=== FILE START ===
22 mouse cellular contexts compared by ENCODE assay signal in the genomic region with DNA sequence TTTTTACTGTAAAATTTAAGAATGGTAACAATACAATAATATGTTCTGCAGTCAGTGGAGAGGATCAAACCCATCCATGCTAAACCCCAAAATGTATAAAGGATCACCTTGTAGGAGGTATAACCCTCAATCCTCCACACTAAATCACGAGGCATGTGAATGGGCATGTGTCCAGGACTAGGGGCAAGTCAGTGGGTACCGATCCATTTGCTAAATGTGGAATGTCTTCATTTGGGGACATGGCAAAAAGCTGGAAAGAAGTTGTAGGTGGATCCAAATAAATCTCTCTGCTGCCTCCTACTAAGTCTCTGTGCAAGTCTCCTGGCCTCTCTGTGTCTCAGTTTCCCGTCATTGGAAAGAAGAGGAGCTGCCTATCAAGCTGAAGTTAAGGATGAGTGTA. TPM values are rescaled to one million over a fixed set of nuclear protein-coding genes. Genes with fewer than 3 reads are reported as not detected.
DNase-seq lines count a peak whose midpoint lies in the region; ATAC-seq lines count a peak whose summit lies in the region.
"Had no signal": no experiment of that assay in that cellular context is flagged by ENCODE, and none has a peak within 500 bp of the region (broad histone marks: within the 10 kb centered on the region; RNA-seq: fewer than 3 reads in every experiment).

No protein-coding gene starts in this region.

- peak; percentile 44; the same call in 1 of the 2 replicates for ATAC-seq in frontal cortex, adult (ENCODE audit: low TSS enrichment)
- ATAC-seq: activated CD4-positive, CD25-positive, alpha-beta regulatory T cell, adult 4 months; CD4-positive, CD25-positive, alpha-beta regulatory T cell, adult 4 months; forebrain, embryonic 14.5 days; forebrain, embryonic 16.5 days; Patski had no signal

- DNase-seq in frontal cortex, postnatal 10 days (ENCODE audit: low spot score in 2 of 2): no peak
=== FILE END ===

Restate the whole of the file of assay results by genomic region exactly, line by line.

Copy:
22 mouse cellular contexts compared by ENCODE assay signal in the genomic region with DNA sequence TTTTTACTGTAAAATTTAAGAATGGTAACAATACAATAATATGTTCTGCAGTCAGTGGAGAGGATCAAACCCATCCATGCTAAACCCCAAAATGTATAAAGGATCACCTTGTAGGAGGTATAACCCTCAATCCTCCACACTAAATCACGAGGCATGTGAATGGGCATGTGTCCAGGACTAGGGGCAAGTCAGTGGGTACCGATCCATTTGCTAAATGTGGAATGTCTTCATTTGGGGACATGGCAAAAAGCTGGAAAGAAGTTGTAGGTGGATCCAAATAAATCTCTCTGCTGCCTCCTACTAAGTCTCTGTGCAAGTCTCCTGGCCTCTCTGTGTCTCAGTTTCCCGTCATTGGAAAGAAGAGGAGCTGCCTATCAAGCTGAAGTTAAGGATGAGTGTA. TPM values are rescaled to one million over a fixed set of nuclear protein-coding genes. Genes with fewer than 3 reads are reported as not detected.
DNase-seq lines count a peak whose midpoint lies in the region; ATAC-seq lines count a peak whose summit lies in the region.
"Had no signal": no experiment of that assay in that cellular context is flagged by ENCODE, and none has a peak within 500 bp of the region (broad histone marks: within the 10 kb centered on the region; RNA-seq: fewer than 3 reads in every experiment).

No protein-coding gene starts in this region.

- peak; percentile 44; the same call in 1 of the 2 replicates for ATAC-seq in frontal cortex, adult (ENCODE audit: low TSS enrichment)
- ATAC-seq: activated CD4-positive, CD25-positive, alpha-beta regulatory T cell, adult 4 months; CD4-positive, CD25-positive, alpha-beta regulatory T cell, adult 4 months; forebrain, embryonic 14.5 days; forebrain, embryonic 16.5 days; Patski had no signal

- DNase-seq in frontal cortex, postnatal 10 days (ENCODE audit: low spot score in 2 of 2): no peak